Key Ingredient: Plant Proteins
Green Means "Go": Plant protein trend still growing
The global plant protein market is witnessing significant growth as the demand for sustainable, non-GMO plant-based food sources increases worldwide. Negative associations of soy with GMOs and allergens is leaving room for other legume based proteins, such as chickpeas, lentils, fava, mung, and lupin beans to capture a rapidly increasing share of the market.
The impressive success resulting from 2016 having been declared the “International Year of Pulses” triggered strong interest from consumers in incorporating pulses— chickpeas, lentils, beans, and dried peas—into their diets. These proteins are becoming key ingredients in the new applications that represent the foods of the future.
High protein content, clean label attributes, and sustainability are among the characteristics that make legume proteins important ingredients. Until recently, the cost of the raw proteins was a significant barrier. However, with breeders maximizing protein content in legumes, and technology in making their application meet taste and texture expectations, 2018 promises to be a tipping point for legume proteins.
While pea protein has proven especially effective in food and beverage formulations, and will continue to trend in 2018, there’s a recent boom in demand for chickpeas. This is not only because of its high nutritional benefits but its functional properties, too. Chickpeas make a good emulsifier.
Plant-based meats and dairy products continue to grow faster than their animal-based counterparts. Market research developed by The Good Food Institute with Nielsen showed plant-based meat analog revenue growing at 7.6%, while animal-based meat revenue is declining at 0.7%. Likewise, plant-based milk analogs, already claiming a 10% share of the market, are growing at 3.1% while dairy milk sales are declining at 3.3%. The majority of these plant-based products use soy, wheat or pea as their protein source.
The vast majority of commercially available plant-based protein ingredients comes from only 2% of the 150 plant species on which today’s global food supply depends. A significant pool of potential plant protein sources is thus available for exploration. This doesn’t take into account the almost 250,000 additional plant species not used in agriculture today.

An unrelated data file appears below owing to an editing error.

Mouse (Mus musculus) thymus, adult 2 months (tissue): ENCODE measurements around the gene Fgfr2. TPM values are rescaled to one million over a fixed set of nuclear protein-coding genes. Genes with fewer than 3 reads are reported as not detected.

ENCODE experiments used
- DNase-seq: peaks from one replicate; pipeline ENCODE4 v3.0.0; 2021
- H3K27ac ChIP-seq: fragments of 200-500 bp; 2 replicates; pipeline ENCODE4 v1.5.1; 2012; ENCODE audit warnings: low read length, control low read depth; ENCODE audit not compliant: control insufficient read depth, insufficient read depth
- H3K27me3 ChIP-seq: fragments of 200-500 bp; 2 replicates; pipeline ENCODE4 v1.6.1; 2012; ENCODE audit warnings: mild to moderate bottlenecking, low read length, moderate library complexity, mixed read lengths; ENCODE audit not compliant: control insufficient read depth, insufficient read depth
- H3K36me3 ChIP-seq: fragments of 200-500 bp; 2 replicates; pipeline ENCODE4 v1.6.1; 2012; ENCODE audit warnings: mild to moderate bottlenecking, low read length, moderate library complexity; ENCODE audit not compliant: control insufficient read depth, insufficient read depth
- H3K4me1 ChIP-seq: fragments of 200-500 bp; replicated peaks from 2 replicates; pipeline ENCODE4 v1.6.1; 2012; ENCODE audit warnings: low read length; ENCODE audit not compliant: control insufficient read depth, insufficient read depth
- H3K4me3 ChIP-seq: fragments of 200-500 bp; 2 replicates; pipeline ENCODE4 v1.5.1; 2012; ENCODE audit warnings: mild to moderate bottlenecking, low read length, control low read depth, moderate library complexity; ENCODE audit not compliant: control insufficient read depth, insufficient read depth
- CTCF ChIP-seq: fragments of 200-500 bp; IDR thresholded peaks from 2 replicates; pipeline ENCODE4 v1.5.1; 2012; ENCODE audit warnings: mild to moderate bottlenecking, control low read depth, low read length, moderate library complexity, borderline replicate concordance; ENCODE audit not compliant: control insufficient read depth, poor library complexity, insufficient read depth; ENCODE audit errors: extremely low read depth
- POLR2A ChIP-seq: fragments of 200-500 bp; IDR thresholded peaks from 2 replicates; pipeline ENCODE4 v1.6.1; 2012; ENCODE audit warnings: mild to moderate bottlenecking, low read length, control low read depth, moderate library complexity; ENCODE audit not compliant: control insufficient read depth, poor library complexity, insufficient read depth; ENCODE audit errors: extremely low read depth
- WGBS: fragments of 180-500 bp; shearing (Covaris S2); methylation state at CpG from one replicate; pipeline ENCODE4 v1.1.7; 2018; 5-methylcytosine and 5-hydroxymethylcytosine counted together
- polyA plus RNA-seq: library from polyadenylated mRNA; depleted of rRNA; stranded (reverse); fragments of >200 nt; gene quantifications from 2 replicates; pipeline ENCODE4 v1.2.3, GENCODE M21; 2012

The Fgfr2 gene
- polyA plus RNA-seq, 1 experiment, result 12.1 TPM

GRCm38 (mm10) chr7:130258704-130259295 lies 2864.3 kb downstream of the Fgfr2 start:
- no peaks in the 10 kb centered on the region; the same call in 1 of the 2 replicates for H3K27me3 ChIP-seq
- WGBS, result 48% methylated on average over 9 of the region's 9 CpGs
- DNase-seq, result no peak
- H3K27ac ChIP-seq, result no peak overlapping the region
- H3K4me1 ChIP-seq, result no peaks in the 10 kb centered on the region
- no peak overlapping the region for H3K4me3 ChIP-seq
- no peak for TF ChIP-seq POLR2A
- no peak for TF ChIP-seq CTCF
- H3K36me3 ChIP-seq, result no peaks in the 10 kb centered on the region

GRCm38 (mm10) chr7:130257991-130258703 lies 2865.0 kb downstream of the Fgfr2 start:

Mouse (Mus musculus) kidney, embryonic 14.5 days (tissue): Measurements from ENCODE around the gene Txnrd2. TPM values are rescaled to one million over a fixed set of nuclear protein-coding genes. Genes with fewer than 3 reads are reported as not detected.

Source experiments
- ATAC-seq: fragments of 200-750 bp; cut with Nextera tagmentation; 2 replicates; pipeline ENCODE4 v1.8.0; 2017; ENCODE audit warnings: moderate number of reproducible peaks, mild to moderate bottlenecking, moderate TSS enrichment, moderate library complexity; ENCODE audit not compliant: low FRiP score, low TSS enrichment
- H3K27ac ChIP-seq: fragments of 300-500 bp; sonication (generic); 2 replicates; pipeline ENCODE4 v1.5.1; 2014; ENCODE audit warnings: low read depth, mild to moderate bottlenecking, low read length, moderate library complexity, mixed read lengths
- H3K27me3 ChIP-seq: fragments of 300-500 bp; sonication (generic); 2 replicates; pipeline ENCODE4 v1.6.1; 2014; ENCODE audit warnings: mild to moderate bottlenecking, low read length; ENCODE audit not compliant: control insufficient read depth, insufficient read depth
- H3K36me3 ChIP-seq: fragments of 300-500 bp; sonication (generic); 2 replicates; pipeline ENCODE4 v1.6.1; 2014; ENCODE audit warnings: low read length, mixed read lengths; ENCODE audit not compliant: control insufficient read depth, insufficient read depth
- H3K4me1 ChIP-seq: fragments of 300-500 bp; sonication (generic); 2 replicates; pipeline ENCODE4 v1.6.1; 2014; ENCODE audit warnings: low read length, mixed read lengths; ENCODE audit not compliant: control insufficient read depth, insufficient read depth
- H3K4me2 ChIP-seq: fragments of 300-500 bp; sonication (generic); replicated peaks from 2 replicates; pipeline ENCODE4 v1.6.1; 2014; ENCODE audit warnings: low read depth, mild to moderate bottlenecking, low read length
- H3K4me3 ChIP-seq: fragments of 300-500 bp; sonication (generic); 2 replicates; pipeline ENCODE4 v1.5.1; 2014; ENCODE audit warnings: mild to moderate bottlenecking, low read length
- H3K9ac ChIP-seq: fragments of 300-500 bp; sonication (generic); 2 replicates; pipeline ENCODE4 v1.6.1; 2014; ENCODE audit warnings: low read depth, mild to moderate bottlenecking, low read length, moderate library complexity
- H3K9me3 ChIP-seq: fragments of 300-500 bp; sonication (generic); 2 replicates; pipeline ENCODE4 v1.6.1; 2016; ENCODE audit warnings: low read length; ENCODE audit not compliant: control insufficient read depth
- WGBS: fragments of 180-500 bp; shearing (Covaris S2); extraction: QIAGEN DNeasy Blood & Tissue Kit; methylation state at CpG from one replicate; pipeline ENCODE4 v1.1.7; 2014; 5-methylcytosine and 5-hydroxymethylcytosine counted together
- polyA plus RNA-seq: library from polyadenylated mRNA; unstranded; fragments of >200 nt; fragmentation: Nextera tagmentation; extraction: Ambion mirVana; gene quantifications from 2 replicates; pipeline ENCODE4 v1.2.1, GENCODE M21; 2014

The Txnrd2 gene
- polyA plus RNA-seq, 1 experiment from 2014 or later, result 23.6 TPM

Lux Research Inc.’s report on alternative proteins indicates that proteins from fungi and algae will experience growth in next five years. Food and beverage developers could look to these protein sources for product innovation in 2018. High-protein duckweed could also become a viable source if availability issues are successfully addressed in the coming year.
Part of the attractiveness of utilizing pea protein results from the fact that this crop requires fewer resources to grow compared to traditional commodity crops, and unlike soy and wheat it is virtually non-allergenic.
Organoleptic properties are a critical consideration for product development involving novel plant proteins. In general, proteins from plants are lower in fat than animal proteins and thus less susceptible to oxidation and shelf-life issues. However, proteins from various sources will exhibit different flavor profiles and functionality.
Despite rising awareness of the global impacts of our dietary choices, consumers continue to base their purchasing decisions primarily on price, taste, and convenience. Technological innovation has reached a point allowing diverse, non-animal-protein analogs that are as delicious, price-competitive, and convenient as their animal-based counterparts.
Originally appeared in the December, 2017 issue of Prepared Foods as Green Means "Go".